Hosni Mubarak, Egypt's ousted president, has denied charges of corruption and complicity in the killing of protesters at the start of his historic trial in Cairo.
At his first court appearance on Wednesday, Mubarak spoke from a hospital stretcher where he lay inside a cage for defendants.
"I categorically deny all the charges," Mubarak said.
The proceedings, in a temporary court at the Police Academy in Cairo, was shown live on state television.
Ahmed Refaat, the presiding judge, later adjourned the trial, announcing that it would resume on August 15.
Mubarak's trial had been one of the key demands that has united protesters since February 11, the day he was toppled.
The charges he faces include premeditated murder, the killing of protesters, the failure to use his power to stop abuses against civilians, and collusion with other individuals in the misuse of state funds.
Mubarak's two sons, Gamal and Alaa, who are also on trial for corruption, denied the charges against them as well.
They accompanied their father inside the metal defendants cage, both wearing white prison uniforms.
Mubarak was flown to Cairo for the trial from Sharm el-Sheikh, the Red Sea resort where he has lived since his removal from power.
In the courtroom, a prosecutor read the charges against Mubarak.
"Yes, I am here," Mubarak said from his bed, raising his hand slightly when Judge Refaat asked him to identify himself and enter a plea.
'Looking very alert'
Al Jazeera's Sherine Tadros, reporting from outside the court, said: "Mubarak was looking very alert. He has dyed his hair black as we normally see him.
"He is in a bed of course, but I think it will come as somewhat of a surprise to everyone - especially given the reports of his deteriorating and ailing health - that he does look so well and alert at this trial."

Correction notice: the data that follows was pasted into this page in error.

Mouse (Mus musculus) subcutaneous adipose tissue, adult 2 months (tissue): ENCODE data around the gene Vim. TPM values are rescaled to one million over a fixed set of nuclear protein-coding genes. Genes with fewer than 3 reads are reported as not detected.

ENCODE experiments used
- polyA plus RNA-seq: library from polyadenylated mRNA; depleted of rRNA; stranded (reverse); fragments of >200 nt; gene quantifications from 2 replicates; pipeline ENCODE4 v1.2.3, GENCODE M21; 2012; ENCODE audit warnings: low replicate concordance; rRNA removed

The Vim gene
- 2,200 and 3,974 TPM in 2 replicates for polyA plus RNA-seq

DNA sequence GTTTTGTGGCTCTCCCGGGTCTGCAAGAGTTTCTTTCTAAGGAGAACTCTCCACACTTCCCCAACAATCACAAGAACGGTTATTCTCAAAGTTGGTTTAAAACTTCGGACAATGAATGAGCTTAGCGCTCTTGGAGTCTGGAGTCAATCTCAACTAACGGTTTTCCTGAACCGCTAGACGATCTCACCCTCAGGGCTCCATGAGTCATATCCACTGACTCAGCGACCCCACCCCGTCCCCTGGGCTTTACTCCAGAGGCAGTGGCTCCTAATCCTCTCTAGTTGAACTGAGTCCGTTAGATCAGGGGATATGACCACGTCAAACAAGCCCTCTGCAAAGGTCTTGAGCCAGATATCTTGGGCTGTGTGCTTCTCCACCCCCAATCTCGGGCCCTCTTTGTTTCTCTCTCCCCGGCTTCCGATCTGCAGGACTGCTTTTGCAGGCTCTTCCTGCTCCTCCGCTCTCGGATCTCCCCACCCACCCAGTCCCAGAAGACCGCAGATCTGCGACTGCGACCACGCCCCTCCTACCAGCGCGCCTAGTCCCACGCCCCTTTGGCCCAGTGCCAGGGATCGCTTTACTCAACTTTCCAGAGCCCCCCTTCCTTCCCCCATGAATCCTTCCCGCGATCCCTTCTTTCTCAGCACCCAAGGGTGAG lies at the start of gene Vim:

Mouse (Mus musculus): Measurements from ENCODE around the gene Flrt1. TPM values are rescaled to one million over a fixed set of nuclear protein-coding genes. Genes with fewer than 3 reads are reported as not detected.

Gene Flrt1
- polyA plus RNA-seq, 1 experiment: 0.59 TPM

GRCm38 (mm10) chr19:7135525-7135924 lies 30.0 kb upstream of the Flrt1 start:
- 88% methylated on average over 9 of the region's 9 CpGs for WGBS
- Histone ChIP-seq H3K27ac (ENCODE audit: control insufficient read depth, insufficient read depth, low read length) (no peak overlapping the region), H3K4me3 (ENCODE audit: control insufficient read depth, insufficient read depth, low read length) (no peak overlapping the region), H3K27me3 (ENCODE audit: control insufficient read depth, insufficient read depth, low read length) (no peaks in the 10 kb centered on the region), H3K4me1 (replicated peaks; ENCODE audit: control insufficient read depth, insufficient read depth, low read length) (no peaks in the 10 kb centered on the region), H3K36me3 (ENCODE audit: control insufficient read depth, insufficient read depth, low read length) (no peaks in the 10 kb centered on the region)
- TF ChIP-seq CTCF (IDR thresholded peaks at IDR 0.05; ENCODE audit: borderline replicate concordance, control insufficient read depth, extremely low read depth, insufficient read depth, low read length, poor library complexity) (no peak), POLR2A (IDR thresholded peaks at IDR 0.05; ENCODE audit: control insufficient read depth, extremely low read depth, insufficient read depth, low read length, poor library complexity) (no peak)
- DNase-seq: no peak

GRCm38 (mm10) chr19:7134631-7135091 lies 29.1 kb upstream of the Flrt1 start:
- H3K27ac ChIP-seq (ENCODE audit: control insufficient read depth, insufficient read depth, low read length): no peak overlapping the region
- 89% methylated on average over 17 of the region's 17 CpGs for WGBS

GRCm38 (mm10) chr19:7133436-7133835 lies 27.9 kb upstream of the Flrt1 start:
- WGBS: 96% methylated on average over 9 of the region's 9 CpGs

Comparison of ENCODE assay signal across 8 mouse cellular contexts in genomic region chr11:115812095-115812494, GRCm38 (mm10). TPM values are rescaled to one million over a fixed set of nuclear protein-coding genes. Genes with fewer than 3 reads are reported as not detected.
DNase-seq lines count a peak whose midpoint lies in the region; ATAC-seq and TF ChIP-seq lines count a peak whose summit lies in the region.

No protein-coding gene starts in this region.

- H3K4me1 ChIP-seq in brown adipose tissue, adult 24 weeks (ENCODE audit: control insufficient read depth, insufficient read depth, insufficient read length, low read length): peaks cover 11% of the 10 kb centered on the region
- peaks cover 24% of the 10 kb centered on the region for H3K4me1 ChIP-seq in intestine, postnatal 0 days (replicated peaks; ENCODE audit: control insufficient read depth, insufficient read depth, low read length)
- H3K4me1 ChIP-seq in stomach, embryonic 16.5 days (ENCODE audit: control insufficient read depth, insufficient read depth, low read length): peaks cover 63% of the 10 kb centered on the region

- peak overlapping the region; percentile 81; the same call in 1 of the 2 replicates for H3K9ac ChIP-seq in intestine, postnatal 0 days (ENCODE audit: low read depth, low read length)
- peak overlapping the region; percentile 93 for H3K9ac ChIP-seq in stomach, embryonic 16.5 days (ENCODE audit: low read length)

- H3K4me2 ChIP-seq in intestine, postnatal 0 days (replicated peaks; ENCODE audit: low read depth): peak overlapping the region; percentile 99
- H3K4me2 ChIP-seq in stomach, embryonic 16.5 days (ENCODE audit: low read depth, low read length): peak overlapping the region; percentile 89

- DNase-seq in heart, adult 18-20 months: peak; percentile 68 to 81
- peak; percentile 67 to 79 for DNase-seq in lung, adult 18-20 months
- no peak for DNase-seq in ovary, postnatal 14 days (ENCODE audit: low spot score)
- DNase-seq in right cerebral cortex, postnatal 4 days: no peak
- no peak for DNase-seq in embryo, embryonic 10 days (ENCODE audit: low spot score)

Mubarak's lawyer Farid el-Deeb, made a number of requests to the court, notably that he wanted to summon a total of more than 1,600 witnesses including Field Marshal Mohamed Hussein Tantawi, Mubarak's long-serving defence minister.
Sherine Tadros reports from Cairo on the Mubarak trial
Such a proposal has the potential to turn the trial into an interminable exercise.
"[El-Deeb] asked for Tantawi - who is also the defence minister and effectively the person running the country right now - to become a witness within this trial," our correspondent said.
"He said it was Field Marshal Tantawi who has been in control of this country since the 28th of January."
Terming it an "important development", Al Jazeera's Tadros said: "I think it raises a lot of questions about the proceedings of this trial, how many others serving still - within the government, within the authority, within that structure - are going to be implicated in what is going on".
More than 800 people were killed and about 6,000 wounded in the 18 days of protests that eventually toppled Mubarak's government.
As well as Hosni, Gamal and Alaa Mubarak, other former regime officials also face court charges.
Habib el-Adly, Mubarak's former interior minister, and six senior police officers are being charged with murder and attempted murder in connection with those killed during the uprising.
Outside the heavily secured court site, a screen had been erected to show the trial, and crowds gathered to watch the proceedings. Pro- and anti-Mubarak protesters faced off, some hurling stones.
Hundreds of police tried to calm them down. The state news agency said 53 people were injured in the clashes.
At a small pro-Mubarak rally, people chanted "Oh Mubarak, hold your head high" and "We will demolish the prison and burn it down, if Hosni Mubarak is sentenced."
Counter-chants of "Raise your voice, freedom will not die," rose from nearby group hostile to Mubarak.
After Wednesday's session, Judge Refaat said Mubarak would be moved to a Cairo hospital and would have to attend the next session of his trial. He said the court would reconvene the next day in el-Adly's case.
In its reaction, the US - a longtime ally of the Mubarak's government - said it was confident that the proceedings would be fair.
"It's very important that it be a free, be a transparent and ... fair process," Mark Toner, the US state department deputy spokesman, said.
"We have confidence that they can do that. We believe that Egyptian authorities are able to carry out ... a fair trial in this case. And that's really ultimately up to them to do so."